A dingy heap of denim work clothes
lay behind Frankie’s Bar and Grill,
a gin mill with no juke box, dart board–
just the basics: dim lights, shots and beer.
As Jackson and Loretta angled for a parking spot,
she thought she saw the clothing tremble,
then collapse. Jackson was halfway in the door
when Loretta yelled, “Oh, my god! It’s a man!”
His head was bloody at the back where he must
have hit the concrete, his pockets filled with
crumpled ones. He smelled like sileage.
It didn’t seem to be an accident, according
to the cop who finally came, probably a bar-room
argument that turned ugly in the back. No one
seemed to know his name or where he lived.
The ambulance took him to the hospital. They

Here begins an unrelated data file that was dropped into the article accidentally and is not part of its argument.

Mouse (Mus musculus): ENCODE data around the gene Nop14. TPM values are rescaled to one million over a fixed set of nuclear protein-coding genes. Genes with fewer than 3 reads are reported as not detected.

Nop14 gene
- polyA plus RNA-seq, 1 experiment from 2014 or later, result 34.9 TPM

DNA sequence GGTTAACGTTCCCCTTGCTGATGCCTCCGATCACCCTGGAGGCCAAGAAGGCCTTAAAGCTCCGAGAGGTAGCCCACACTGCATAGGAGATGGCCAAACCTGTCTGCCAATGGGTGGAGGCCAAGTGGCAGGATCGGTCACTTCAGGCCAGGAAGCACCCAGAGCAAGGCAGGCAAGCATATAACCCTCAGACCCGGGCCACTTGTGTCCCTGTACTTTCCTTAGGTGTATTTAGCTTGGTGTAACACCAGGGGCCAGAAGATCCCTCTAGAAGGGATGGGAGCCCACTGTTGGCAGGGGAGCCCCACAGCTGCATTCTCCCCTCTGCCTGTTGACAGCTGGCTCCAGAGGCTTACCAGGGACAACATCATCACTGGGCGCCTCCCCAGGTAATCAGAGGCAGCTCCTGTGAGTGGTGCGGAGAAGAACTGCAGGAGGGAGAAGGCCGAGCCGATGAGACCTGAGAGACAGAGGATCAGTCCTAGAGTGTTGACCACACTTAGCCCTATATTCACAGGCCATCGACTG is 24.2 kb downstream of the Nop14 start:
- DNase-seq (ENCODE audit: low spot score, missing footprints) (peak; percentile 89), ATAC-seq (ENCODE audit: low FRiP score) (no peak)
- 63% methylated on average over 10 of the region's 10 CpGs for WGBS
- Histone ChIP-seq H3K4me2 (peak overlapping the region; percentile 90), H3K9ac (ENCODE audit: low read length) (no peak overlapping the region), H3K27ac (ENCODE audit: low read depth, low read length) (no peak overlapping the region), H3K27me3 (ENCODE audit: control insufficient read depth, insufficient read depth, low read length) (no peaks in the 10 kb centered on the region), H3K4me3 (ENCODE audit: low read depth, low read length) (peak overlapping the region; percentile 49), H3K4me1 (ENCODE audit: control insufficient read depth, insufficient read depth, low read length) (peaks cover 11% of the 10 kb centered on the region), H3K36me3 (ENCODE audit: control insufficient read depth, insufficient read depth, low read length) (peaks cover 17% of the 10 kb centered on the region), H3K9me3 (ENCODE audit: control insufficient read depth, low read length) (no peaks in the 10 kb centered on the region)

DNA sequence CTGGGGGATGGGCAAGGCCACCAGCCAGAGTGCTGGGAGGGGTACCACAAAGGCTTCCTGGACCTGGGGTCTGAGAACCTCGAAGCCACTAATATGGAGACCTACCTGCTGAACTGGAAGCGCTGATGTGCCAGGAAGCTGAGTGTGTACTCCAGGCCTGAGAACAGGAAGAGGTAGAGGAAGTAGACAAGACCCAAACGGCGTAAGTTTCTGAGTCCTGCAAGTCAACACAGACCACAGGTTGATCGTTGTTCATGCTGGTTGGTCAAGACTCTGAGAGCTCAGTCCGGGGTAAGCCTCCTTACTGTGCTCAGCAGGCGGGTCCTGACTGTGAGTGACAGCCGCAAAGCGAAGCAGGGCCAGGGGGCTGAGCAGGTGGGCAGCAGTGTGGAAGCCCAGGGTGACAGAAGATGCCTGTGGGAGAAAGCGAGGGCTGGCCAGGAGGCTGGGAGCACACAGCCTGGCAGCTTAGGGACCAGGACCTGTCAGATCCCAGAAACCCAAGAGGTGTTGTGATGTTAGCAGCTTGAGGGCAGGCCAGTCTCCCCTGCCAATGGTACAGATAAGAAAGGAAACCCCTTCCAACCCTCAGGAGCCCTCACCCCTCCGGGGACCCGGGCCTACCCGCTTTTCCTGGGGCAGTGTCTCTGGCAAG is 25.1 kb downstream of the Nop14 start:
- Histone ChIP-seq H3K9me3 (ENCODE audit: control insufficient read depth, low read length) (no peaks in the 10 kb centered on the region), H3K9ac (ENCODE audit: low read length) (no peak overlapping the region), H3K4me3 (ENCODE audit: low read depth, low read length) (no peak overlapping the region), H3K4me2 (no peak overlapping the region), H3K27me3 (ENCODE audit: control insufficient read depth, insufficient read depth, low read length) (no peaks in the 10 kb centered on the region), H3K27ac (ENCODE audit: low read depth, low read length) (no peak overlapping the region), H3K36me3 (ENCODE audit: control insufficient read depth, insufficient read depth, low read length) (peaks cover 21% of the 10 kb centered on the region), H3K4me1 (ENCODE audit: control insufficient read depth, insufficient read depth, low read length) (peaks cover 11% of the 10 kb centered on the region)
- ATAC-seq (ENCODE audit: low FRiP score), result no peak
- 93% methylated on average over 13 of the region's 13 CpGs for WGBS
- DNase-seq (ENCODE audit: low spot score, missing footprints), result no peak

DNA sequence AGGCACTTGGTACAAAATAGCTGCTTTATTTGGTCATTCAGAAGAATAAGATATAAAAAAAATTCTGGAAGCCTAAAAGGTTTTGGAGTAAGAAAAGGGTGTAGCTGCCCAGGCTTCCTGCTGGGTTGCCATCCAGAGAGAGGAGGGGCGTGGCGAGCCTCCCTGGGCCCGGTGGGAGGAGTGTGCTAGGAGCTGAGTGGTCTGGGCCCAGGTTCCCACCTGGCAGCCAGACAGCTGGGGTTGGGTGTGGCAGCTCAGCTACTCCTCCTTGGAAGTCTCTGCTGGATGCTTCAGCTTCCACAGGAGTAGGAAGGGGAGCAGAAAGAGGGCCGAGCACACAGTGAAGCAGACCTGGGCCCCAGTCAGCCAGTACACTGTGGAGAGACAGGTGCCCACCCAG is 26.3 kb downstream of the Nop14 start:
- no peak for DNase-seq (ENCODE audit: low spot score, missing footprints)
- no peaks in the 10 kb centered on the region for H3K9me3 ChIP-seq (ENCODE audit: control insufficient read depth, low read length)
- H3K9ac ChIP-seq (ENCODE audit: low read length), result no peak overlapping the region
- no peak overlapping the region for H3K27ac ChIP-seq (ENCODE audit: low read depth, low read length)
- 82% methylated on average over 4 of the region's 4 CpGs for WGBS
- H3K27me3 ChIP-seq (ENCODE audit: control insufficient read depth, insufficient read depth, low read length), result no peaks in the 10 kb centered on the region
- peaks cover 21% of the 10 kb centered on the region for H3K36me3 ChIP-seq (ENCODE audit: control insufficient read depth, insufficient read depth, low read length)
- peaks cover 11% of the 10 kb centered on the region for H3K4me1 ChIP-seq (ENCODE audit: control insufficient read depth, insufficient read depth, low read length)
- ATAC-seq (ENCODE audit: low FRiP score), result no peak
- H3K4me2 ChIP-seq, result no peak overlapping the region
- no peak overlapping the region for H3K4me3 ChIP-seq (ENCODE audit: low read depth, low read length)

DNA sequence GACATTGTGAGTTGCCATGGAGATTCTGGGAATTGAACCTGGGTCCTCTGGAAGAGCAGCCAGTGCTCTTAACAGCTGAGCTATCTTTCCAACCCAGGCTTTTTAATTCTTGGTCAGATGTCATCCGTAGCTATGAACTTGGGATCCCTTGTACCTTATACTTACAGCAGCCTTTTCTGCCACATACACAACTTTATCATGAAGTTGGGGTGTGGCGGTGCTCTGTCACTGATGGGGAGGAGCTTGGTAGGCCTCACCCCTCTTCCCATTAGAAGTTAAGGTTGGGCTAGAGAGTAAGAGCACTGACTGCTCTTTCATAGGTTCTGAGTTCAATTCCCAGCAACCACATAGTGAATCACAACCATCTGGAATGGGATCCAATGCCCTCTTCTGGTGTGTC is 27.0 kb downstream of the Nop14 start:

called him John Doe 43. No CSI searched
for a murder weapon, missing persons.
seemed pointless. Finally, the hospital found
his former wife, asked if she would pay the bill.
He was cremated by the state, which shipped his
in a cardboard box. My mother kept them
on her closet shelf, the only time she knew where
she could find him when she had dinner on the
Christine Beck is the President of the Connecticut Poetry Society and the Contest Chairperson of the National Federation of State Poetry Societies. Her poems have been published in the anthology, Proposing on the Brooklyn Bridge, Grayson Press, 2003, J Journal, John Jay School of Criminal Justice; Passager, Connecticut River Review, Connecticut Poetry Society; Long River Run, and Caduceus.